• georgeorwell1 Aug 26, 2008

    veyor, you stated that ALL students in NC took them and that was comparing apples to oranges. Fact is it is apples to apples because everyone who wanted to, and only those who wanted to, take them, took them.

  • daMoFo Aug 26, 2008

    Today was our second day of school and I already have five students that want to get their schedules changed out of my chemistry class. Their reasons are that the workload will 1) interfere with football 2) job 3)"It's my senior year and I just want to enjoy it without a lot of work." 4) "I don't think I like it." 5) "I don't like to do anything with math."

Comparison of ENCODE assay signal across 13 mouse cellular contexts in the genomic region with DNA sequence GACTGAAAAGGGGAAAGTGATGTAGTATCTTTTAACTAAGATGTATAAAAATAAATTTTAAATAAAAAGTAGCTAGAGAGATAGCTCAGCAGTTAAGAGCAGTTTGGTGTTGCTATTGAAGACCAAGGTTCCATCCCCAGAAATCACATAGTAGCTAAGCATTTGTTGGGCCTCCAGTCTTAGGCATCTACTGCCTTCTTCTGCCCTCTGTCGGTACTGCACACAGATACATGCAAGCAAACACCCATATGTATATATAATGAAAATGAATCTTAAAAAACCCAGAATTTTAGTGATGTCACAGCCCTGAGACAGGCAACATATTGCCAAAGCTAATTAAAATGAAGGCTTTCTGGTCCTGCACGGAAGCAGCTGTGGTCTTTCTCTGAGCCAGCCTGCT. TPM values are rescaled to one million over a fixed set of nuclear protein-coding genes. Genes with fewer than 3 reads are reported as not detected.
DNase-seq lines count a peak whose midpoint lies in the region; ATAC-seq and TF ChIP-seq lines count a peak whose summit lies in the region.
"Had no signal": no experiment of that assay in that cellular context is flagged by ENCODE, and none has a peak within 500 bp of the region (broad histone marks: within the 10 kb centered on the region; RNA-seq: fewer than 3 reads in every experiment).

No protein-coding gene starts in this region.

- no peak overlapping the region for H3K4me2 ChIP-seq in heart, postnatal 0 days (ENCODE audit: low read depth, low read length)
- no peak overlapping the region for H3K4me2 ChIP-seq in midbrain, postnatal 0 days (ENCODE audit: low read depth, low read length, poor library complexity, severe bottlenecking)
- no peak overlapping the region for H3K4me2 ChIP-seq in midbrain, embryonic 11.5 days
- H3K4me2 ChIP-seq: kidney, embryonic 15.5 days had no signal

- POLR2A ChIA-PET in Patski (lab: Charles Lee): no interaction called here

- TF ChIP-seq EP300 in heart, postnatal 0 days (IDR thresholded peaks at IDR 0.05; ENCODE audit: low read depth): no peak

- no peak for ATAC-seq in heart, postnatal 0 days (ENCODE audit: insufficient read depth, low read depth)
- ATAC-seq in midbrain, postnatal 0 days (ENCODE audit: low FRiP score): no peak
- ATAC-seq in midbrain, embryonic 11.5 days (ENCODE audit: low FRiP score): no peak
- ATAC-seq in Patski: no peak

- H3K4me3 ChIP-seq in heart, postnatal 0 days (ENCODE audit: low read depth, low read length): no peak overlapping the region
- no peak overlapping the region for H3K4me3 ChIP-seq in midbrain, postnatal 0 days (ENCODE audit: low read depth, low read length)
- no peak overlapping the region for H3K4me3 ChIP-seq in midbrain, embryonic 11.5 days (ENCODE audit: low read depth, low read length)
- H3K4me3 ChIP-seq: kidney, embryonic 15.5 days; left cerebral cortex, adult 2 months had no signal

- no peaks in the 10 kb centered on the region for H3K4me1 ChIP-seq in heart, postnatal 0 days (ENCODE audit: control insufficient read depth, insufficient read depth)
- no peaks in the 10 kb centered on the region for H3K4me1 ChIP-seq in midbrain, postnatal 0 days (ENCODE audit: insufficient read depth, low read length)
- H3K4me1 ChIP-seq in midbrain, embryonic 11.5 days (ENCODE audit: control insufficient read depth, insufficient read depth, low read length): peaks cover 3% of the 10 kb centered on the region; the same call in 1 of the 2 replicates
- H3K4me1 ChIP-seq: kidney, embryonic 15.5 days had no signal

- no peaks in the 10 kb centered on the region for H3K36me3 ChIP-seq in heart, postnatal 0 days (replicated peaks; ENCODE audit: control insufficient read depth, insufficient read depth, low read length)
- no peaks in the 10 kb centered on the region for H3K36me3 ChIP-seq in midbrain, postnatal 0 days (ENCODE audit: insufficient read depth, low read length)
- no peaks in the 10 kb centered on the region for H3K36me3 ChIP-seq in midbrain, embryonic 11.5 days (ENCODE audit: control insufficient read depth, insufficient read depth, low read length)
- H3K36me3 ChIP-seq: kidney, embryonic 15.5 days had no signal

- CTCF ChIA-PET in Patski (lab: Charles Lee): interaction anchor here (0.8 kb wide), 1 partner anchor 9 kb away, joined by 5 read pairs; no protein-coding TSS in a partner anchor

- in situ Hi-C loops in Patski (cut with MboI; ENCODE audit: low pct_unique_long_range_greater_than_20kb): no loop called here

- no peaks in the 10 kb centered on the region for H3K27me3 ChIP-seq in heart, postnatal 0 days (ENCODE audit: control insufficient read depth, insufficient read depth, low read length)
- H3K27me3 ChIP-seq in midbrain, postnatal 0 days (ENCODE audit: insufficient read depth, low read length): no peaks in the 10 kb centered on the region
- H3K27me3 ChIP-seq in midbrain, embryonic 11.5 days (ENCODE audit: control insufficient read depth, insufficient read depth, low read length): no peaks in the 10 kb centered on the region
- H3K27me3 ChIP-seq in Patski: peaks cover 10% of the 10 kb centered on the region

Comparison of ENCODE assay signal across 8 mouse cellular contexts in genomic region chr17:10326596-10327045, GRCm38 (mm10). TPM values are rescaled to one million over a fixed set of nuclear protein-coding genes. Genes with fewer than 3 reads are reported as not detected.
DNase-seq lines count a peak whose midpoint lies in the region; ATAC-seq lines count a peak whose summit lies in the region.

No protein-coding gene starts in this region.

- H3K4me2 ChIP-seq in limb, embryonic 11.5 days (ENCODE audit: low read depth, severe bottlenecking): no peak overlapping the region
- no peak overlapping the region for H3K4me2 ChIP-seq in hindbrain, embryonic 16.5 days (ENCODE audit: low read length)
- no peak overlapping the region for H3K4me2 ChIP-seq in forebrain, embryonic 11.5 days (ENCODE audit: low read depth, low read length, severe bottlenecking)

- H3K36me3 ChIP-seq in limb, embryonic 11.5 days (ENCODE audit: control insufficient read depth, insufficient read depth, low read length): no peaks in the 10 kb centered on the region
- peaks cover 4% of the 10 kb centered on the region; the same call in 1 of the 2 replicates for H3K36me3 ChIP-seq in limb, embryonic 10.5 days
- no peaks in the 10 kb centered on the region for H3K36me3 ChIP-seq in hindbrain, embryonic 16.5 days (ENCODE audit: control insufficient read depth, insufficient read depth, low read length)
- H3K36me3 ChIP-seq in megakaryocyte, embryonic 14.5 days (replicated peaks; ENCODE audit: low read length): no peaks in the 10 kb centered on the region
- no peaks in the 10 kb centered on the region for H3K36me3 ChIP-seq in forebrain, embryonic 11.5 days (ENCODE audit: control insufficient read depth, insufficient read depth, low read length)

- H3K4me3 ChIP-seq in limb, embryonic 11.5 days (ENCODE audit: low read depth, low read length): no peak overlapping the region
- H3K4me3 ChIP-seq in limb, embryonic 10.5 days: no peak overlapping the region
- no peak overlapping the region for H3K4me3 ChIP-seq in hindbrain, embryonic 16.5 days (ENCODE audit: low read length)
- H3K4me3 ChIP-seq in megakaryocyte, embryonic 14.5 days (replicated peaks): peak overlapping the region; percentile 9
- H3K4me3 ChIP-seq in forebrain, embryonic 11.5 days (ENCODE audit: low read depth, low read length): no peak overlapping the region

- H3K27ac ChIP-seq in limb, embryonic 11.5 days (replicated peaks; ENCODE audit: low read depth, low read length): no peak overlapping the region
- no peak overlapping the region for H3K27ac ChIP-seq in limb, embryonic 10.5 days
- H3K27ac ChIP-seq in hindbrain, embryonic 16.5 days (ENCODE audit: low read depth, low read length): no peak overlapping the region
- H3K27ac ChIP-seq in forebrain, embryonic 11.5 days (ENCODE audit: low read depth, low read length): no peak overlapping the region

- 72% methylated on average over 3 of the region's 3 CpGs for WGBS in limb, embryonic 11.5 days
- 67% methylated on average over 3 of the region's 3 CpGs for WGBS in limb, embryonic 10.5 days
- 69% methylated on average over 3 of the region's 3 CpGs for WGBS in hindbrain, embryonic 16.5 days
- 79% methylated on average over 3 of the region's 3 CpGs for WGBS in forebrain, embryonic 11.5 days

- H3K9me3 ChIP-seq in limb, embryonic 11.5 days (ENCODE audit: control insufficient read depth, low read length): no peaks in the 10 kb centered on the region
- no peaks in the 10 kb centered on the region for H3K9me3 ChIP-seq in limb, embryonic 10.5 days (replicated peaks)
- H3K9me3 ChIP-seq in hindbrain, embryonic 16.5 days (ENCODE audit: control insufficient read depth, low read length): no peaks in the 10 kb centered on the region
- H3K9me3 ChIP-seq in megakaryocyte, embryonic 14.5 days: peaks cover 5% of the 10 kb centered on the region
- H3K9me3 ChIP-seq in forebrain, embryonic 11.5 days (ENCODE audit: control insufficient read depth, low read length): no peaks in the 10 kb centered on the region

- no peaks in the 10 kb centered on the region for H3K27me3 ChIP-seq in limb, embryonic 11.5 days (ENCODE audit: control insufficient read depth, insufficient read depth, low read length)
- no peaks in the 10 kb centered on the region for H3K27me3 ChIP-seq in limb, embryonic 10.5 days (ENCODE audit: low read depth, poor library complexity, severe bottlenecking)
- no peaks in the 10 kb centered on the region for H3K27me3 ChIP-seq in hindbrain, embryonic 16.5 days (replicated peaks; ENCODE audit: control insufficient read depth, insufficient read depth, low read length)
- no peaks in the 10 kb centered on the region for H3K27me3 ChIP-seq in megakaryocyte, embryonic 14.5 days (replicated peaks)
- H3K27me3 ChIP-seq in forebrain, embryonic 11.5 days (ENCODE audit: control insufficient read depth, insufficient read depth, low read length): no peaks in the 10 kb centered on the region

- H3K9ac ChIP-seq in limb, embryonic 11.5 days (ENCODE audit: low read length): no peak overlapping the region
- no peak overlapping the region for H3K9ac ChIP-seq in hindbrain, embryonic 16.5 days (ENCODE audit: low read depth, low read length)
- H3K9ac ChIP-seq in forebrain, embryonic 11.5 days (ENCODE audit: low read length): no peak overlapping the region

There is part of the reason our test scores are not great. When those are the attitudes I am dealing with on the second day of school, don't give me your bs about teachers don't do a good job. Our country is full of arm chair know it alls that know exactly what the problem is with public education. It's too bad that they never actually become a teacher and show us how it's done. They're long on mouth and short on action.

  • lizard Aug 26, 2008

    "The fault lies primarily with parents who refuse to be invested in their child's educaton, including a refusal to support their child's teachers. Many believe that their child's education is not their problem."

    I agree with this statement only because teachers don't do a good job. The parents have to teach them and be involved if the child learns anything. Nothing but indoctrination going on in the public school system.

  • NC Reader Aug 26, 2008